Tuesday, January 12, 2010

Aunt Vivian and Uncle Johnnie

Vivian Irene Pennington was Fessie's older sister, born a couple of years before him, in 1910. As a young girl, she was very mature and responsible for her age, helping her mother Dee around the house and with the younger children. Dee was frequently in ill-health, and Vivian could be depended upon to fill in as needed for her mother. This sense of responsibility and devotion to family continued with Vivian into her adult life as well.

Aunt Vivian finished high school while the family was living at Smithville. According to her sister Tootsie, Vivian worked and saved money to purchase her class ring, which cost all of $6 at the time. Tootsie also tells a story that was related to her years later by Vivian, about how, as an infant, Tootsie crawled over, pulled Vivian's pressed-and-ready graduation dress onto the floor, and peed on it! That was probably the first of Tootsie's trouble-making days!!

After graduation, Vivian began teaching at the one-room schoolhouse at Lick Skillet in Peaceful Valley. Lick Skillet was the name given to the general area where Aunt Zadie Sloan and Uncle Joe Blake lived. Tootsie remembers tagging along with Vivian to the schoolhouse and remembers on occasion when, as a lunchtime treat, someone in the community would donate a big can of beans which would simmer all morning on the stove. See a previous post about a play that took place at Lick Skillet.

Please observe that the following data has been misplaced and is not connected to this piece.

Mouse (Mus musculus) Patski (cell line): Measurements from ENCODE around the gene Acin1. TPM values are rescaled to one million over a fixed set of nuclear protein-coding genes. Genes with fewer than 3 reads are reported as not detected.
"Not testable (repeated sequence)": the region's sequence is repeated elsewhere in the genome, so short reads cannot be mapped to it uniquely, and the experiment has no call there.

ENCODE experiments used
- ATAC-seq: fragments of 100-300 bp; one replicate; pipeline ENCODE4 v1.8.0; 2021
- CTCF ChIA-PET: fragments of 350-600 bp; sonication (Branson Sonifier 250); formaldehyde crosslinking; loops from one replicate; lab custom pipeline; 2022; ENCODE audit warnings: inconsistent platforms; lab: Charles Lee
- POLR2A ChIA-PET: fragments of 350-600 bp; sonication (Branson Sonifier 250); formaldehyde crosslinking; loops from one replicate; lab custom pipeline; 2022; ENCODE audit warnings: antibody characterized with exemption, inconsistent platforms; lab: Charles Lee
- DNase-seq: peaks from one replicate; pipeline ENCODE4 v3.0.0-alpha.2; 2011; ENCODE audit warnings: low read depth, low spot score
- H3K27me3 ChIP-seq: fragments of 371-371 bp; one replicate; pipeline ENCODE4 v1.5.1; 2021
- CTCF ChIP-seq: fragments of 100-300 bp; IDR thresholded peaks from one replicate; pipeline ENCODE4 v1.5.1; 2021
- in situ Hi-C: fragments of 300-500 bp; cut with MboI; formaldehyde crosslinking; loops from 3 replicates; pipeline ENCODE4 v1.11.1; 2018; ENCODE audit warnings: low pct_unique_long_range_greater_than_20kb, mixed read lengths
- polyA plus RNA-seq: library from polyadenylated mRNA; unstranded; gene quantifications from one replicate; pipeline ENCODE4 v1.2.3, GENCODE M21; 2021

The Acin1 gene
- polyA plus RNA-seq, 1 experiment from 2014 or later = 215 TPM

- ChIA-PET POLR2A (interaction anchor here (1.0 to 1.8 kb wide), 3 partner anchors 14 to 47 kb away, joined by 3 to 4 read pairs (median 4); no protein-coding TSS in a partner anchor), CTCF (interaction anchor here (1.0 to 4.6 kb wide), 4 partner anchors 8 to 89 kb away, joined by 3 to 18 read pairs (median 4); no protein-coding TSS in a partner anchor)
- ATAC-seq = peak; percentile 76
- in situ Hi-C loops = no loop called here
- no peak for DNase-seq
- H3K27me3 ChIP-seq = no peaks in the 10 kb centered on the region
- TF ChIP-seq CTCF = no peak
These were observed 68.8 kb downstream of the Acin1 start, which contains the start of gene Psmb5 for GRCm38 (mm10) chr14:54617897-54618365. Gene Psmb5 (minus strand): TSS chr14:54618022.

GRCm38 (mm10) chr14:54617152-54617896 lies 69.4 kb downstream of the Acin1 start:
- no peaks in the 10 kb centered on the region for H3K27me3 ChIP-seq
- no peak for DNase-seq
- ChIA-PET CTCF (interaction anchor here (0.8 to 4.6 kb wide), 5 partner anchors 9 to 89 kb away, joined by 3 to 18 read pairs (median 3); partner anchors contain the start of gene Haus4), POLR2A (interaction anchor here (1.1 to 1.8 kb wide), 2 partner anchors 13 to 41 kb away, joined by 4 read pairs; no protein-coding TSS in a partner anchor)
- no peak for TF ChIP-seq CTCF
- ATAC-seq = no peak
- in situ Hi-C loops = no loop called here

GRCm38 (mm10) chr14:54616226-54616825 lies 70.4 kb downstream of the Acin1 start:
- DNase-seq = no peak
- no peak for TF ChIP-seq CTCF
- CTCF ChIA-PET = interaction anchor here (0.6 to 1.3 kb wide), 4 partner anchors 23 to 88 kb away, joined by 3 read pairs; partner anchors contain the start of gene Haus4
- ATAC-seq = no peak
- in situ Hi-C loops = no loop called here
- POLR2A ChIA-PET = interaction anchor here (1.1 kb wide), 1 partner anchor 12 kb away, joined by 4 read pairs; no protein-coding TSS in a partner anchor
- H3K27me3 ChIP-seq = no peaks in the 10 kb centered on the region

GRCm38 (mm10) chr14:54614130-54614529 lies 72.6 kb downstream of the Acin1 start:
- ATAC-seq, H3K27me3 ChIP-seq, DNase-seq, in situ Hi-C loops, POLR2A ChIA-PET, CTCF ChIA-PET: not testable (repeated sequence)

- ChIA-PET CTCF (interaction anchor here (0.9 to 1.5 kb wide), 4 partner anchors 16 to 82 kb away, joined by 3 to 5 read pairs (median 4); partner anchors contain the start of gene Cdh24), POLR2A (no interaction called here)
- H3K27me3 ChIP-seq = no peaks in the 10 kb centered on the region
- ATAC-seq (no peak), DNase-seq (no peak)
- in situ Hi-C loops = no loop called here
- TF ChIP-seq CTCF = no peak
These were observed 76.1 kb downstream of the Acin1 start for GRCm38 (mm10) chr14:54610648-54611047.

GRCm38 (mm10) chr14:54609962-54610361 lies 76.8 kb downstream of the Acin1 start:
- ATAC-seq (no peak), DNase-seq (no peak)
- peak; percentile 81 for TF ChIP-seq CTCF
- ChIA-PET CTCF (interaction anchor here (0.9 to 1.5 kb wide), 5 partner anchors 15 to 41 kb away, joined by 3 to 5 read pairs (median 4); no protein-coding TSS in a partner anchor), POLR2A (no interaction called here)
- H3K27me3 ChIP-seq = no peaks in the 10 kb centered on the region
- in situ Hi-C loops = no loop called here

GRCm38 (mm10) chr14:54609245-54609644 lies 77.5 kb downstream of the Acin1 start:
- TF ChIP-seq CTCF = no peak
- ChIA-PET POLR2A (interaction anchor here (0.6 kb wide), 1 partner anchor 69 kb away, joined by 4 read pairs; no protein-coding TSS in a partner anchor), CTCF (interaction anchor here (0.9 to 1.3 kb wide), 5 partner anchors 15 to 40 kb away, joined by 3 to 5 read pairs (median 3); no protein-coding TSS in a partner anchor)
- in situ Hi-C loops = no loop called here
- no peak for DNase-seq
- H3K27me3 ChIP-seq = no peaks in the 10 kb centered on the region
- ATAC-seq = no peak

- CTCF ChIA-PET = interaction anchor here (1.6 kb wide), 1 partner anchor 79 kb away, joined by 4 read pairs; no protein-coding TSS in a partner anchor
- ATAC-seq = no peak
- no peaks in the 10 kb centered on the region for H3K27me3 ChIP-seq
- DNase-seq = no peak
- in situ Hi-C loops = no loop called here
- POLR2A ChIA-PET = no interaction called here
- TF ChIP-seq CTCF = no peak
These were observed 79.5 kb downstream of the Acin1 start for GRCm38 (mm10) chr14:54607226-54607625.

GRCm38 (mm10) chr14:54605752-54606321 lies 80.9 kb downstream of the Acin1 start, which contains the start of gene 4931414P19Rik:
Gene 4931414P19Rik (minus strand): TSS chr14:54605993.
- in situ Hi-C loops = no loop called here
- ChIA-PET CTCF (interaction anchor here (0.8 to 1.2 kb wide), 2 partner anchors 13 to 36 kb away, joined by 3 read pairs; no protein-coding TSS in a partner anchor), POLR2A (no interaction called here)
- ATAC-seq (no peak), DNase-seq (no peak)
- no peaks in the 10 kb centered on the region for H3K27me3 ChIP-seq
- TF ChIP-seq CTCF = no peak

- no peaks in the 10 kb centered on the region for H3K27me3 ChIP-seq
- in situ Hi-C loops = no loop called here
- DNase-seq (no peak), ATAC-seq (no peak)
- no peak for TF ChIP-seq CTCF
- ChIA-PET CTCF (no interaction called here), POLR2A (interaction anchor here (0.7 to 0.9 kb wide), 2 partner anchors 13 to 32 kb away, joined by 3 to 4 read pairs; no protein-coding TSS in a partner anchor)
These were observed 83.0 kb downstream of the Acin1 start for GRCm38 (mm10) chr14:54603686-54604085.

It was during the time that Vivian was teaching at Lick Skillet that she met Johnnie Bethay, her future husband. Johnnie was the son of David Walter and Norwood Nichols Bethay of the Carolina community. My fondest memories of Uncle Johnnie are from our Christmas bingo games. You could always count on Uncle Johnnie echoing the bingo number after it was called out. I think of him every year during our Pennington bingo games.

Johnnie owned a T-model Ford, and on his visits to the Pennington family to see Vivian in Peaceful Valley, several families that lived in the Pennington-Sloan community would come over to see his car which was quite a novelty at the time. Vivian married Johnnie in October 1934, but didn't tell her family that she was married for about six months. According to Tootsie, Vivian was worried about who would help out her ailing mother in her absence.

Eventually, news of the marriage was told, and Vivian and Johnnie moved to East Tupelo, just a couple of blocks from where Elvis Presley was born, and there they raised their family of three sons. Aunt Vivian died in 1992, four years after Uncle Johnnie. She was a good woman and loved her family.


Anonymous said...

"Aunt Vivian" surely had beautiful dimples. When I was a very young girl, I guess is about the time that I first noticed people who had dimples and thought they were the prettiest people I ever saw; then, I began to look around in my big Dyer family of girls and ladies and I don't recall ever seeing any of them with dimples - not that they weren't pretty women. But that dimple added to the big smiles they seemed to have. bettye

Ma Jean said...

Loved your story of Aunt Vivian, and Uncle Johnny.